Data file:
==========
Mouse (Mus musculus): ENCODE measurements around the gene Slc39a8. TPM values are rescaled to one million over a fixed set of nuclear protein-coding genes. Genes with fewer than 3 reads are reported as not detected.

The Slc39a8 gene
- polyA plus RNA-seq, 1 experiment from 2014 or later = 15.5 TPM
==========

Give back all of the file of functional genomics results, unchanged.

Mouse (Mus musculus): ENCODE measurements around the gene Slc39a8. TPM values are rescaled to one million over a fixed set of nuclear protein-coding genes. Genes with fewer than 3 reads are reported as not detected.

The Slc39a8 gene
- polyA plus RNA-seq, 1 experiment from 2014 or later = 15.5 TPM